Due to our wide ranging clinical treatment modalities, we are equipped to treat a variety of patients and problems. Almost all patients are admitted emergently for safety and stabilization. Some require significant assistance in developing internal self regulation and life management skills in order to return to living independently.
Clinical Teaching and Consultation
We endeavor to provide comprehensive treatment. We work with a referring therapist in the community who continues to work with his or her patient in the hospital, and also accept out of area referrals. In these circumstances we solicit the treatment experience of the referring therapist and help formulate an ongoing treatment plan for use upon referral back to outpatient care. We see this as an excellent opportunity to learn from other therapists' experiences and also as an opportunity to provide clinical teaching and consultation for the less experienced therapist.
Commitment to Research
With the assistance and enduring commitment of Dr. Colin Ross, we expect to engage in significant research in the diagnosis and treatment of trauma-related disorders. By no means do we expect to have all the answers. However, we do make the commitment to contribute as much as possible to the dialogue and growing body of knowledge in this field.
The Problem of False Memories
Our position at the Ross Institute is that patients need to be responsible for their own thoughts, feelings, behavior, and memories. It is not our task to either "validate" memories or conclude that they are not real. We work with the patient to help him or her sort out the reality of the past as best as possible. The content of the memories is not our primary focus; the healing elements of the treatment are in the process and structure, not in the content.
NURSING INTERVENTIONS FOR TRAUMA PATIENTS
Individuals with trauma-related disorders should be treated first and foremost as troubled human beings, not as diagnoses. Most general rules and expectations
for any adult psychiatric unit apply to a trauma unit. Often the correct nursing intervention is the same as for any inpatient with a given behavior or symptom.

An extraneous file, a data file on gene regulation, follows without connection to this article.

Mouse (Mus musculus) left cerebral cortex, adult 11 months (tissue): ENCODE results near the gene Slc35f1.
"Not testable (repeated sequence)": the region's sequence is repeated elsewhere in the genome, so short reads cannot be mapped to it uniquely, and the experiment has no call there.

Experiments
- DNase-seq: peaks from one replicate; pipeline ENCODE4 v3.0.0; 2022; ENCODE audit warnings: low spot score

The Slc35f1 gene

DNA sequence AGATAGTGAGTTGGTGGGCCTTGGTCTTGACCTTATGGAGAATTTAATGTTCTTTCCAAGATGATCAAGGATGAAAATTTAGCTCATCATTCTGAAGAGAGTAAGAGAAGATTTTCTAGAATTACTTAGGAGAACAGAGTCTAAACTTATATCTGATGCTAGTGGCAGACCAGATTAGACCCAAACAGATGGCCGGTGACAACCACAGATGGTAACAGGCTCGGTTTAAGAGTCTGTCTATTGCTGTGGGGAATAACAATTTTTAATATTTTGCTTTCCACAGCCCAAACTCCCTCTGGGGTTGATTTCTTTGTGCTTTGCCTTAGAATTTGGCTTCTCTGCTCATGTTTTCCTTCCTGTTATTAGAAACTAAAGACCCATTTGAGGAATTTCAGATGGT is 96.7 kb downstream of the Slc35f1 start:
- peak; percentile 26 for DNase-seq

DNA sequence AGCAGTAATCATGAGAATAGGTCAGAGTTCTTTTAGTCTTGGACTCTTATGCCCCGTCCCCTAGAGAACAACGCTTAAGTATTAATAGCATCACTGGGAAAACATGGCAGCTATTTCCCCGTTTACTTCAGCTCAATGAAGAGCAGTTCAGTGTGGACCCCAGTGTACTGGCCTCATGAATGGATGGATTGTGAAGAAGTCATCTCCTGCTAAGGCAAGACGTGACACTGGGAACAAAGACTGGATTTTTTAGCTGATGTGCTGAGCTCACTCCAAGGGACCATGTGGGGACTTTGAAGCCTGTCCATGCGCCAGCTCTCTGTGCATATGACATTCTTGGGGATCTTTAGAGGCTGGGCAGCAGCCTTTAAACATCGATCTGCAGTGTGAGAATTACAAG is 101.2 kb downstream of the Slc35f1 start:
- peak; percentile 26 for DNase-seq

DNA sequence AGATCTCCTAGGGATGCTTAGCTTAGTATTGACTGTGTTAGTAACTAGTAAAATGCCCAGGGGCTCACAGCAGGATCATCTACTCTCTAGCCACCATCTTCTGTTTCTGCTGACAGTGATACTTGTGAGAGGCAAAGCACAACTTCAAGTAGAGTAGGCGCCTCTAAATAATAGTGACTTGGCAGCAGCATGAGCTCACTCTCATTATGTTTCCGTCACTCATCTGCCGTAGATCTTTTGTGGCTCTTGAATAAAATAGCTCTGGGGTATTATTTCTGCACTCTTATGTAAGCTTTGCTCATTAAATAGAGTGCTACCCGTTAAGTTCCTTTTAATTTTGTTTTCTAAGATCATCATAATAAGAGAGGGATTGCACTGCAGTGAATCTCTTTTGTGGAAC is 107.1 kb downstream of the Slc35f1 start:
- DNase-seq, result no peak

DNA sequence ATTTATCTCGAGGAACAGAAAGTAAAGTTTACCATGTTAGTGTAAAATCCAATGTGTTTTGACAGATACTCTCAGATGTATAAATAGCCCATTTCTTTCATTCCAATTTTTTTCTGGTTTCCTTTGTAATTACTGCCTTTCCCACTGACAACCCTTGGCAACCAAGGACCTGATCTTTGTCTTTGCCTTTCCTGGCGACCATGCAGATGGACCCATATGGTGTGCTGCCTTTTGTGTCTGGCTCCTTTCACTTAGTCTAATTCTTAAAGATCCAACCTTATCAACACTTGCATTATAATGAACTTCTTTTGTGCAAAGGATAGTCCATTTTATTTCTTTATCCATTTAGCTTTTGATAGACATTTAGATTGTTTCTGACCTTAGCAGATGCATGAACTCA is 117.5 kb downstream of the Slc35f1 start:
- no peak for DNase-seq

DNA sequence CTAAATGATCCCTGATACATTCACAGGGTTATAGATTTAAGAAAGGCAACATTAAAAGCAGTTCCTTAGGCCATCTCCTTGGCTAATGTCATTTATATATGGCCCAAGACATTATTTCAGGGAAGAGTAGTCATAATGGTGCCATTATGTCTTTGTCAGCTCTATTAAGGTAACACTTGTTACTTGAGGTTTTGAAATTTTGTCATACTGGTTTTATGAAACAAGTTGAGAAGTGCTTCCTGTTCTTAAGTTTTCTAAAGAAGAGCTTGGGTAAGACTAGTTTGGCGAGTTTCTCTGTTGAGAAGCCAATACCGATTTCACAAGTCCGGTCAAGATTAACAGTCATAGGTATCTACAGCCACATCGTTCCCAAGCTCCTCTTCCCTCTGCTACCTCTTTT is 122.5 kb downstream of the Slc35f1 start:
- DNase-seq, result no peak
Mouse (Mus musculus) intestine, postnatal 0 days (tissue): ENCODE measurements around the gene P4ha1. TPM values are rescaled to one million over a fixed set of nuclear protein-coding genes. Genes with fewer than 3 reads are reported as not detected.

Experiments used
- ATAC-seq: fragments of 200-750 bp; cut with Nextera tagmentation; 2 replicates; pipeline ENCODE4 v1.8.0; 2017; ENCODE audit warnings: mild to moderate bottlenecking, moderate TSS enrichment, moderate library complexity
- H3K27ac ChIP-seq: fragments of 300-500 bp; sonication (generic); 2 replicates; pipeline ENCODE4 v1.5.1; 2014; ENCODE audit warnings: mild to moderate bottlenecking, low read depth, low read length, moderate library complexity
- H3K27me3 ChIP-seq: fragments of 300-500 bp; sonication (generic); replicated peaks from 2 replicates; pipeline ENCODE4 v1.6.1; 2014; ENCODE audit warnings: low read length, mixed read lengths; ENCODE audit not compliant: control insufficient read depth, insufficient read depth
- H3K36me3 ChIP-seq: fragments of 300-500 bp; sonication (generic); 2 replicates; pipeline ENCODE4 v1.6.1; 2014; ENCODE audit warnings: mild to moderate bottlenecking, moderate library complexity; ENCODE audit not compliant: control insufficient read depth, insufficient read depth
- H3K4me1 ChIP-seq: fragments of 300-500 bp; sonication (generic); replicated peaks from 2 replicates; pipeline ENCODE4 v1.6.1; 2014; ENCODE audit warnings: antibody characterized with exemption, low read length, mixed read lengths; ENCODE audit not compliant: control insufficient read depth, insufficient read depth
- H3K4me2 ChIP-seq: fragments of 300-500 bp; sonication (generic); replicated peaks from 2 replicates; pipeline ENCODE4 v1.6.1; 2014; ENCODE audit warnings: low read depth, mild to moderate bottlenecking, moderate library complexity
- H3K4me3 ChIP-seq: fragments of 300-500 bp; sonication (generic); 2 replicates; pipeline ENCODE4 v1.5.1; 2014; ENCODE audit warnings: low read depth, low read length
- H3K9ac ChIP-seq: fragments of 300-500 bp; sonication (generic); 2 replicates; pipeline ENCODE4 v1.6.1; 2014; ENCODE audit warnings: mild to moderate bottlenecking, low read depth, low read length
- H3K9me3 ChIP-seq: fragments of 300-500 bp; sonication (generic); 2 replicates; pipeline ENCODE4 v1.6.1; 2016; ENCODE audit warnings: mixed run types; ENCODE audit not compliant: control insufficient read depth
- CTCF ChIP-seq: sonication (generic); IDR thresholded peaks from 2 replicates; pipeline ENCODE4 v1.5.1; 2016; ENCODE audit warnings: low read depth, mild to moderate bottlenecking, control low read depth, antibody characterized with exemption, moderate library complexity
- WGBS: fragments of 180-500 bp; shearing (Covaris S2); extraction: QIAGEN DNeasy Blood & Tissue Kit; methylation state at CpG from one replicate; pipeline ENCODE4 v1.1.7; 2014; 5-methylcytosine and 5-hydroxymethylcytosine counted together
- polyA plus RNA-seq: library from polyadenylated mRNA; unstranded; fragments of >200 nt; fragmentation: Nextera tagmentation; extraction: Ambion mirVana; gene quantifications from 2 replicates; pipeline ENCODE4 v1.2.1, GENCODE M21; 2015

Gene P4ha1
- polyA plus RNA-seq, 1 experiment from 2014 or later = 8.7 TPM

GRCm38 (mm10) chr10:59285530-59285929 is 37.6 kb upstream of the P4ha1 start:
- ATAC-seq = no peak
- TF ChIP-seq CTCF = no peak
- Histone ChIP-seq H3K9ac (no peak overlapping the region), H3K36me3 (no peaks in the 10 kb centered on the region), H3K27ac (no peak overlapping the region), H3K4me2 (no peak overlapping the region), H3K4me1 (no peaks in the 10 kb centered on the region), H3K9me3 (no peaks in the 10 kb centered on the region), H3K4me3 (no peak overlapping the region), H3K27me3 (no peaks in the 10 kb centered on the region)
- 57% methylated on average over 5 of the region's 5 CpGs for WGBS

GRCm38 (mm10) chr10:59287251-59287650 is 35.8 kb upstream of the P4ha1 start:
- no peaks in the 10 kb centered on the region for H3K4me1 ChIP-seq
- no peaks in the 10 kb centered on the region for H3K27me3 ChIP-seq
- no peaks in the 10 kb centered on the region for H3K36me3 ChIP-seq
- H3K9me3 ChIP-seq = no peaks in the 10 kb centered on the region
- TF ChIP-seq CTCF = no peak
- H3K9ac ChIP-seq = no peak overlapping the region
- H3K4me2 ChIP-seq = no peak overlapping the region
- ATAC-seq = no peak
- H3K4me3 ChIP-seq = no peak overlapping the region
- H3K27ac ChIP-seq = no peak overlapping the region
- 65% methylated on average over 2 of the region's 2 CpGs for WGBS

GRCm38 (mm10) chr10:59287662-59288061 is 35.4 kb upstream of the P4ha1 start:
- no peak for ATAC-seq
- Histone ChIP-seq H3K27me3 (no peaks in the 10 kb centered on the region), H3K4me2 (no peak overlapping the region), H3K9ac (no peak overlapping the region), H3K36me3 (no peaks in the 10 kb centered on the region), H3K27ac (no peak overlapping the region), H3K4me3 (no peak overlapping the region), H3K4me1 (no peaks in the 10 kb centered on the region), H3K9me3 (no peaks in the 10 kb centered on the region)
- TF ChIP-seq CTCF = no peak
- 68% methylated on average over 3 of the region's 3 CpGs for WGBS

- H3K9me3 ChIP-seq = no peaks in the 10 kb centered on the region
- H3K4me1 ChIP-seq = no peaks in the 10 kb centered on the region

It is important to be both rigid and flexible at the same time, which can be difficult. Clinical judgment is required to strike a balance between rigidity and excessive flexibility.
Personnel working regularly on a Trauma Program should read Dr. Ross' book, The Trauma Model.
Unit Problems Requiring Nursing Interventions
Individual nurses may develop a special interest in therapy skills and seek training, supervision and experience in therapy techniques in order to make their nursing interventions more effective. However, the following is directed at general nursing
skills for a trauma unit.
The first step is to identify the problem which is the current immediate nursing problem. Knowledge of the trauma model helps to plan the nursing intervention.
Usually the problem is behavioral or involves severe symptoms. Generally the person will be angry, noisy, frightened, abreacting, acting childishly, or refusing to comply with ward routine; or being assaultive, threatening or self-destructive. The nursing
task is to modify the behavior or the symptoms, which may require specific interventions.
General Nursing Interventions
Medication, limit-setting, support, conversation, reassurance, calling the therapist or doctor, and educating the patient.
The role of nursing is to create a safe, calm, therapeutic milieu. This involves all nursing skills. Although the role of the nurse is not to be the primary therapist, many nursing interventions are healing and therapeutic.
Usually the goal of nursing interventions is not therapy as such but keeping the individual and the unit as stable as possible. A controlled, orderly unit is healthy for the patients, reduces regression and acting out, and reduces staff burnout.
Equally, it is important to be reasonable and flexible within defined limits.